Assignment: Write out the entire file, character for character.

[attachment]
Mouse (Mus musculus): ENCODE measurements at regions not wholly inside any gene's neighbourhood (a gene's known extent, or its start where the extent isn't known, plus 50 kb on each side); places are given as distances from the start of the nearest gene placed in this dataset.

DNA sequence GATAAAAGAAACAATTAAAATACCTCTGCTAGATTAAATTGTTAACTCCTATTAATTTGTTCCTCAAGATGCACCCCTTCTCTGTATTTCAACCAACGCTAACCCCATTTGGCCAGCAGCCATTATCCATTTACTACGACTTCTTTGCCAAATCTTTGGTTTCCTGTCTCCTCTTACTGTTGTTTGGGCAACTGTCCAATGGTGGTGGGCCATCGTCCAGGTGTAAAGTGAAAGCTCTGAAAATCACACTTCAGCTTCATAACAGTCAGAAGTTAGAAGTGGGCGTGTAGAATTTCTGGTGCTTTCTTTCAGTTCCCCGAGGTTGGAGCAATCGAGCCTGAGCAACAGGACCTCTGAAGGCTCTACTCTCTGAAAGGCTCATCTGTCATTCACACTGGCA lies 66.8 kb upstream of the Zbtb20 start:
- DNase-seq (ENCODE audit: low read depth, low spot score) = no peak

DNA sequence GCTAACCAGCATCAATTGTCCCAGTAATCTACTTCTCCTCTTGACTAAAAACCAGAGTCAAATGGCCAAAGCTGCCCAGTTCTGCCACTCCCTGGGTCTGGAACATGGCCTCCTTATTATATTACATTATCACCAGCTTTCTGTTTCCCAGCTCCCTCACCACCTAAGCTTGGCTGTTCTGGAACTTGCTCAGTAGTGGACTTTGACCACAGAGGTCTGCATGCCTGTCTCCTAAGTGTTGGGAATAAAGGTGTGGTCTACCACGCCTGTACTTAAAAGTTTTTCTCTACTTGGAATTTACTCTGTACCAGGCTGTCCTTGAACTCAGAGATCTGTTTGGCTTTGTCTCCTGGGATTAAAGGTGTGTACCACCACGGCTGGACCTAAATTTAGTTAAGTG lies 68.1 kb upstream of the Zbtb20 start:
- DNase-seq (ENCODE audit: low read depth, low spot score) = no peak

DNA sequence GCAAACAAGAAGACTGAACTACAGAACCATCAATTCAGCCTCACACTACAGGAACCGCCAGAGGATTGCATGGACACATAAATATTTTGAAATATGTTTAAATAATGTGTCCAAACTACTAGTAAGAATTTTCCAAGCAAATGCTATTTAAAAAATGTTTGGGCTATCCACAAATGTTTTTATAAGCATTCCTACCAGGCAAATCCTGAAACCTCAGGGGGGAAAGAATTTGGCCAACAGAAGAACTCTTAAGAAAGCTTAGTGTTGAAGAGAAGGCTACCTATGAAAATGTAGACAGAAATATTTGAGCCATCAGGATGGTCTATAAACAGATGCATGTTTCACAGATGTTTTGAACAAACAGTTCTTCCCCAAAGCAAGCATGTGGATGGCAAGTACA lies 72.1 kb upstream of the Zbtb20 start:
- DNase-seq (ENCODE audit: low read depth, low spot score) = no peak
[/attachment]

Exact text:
Mouse (Mus musculus): ENCODE measurements at regions not wholly inside any gene's neighbourhood (a gene's known extent, or its start where the extent isn't known, plus 50 kb on each side); places are given as distances from the start of the nearest gene placed in this dataset.

DNA sequence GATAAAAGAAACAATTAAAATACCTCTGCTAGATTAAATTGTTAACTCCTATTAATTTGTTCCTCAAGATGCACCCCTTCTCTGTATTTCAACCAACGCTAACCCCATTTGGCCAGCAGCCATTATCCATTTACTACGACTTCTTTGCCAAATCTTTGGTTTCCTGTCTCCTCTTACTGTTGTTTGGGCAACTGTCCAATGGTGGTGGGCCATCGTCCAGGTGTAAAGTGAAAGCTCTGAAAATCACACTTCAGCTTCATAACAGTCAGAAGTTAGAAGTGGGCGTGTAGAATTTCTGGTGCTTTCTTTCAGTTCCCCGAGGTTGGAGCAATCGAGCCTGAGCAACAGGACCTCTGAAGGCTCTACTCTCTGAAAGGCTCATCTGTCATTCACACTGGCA lies 66.8 kb upstream of the Zbtb20 start:
- DNase-seq (ENCODE audit: low read depth, low spot score) = no peak

DNA sequence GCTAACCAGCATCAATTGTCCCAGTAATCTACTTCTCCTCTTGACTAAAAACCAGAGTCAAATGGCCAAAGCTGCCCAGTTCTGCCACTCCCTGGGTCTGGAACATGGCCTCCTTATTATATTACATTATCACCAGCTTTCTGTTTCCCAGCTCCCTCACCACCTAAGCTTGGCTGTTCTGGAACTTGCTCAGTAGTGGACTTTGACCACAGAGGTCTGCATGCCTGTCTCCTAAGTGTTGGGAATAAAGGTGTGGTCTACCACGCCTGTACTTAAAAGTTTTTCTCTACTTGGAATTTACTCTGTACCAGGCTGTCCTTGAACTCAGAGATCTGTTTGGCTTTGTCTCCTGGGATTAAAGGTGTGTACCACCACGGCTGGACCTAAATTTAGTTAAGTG lies 68.1 kb upstream of the Zbtb20 start:
- DNase-seq (ENCODE audit: low read depth, low spot score) = no peak

DNA sequence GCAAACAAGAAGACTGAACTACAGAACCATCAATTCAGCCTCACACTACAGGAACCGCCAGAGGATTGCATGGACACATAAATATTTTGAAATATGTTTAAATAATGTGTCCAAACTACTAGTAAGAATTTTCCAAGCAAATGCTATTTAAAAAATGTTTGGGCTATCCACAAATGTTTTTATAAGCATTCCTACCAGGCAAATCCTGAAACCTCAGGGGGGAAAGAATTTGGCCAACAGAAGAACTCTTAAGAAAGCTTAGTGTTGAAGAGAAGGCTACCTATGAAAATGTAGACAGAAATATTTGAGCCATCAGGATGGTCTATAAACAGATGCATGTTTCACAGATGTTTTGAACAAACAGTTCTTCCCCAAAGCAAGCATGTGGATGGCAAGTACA lies 72.1 kb upstream of the Zbtb20 start:
- DNase-seq (ENCODE audit: low read depth, low spot score) = no peak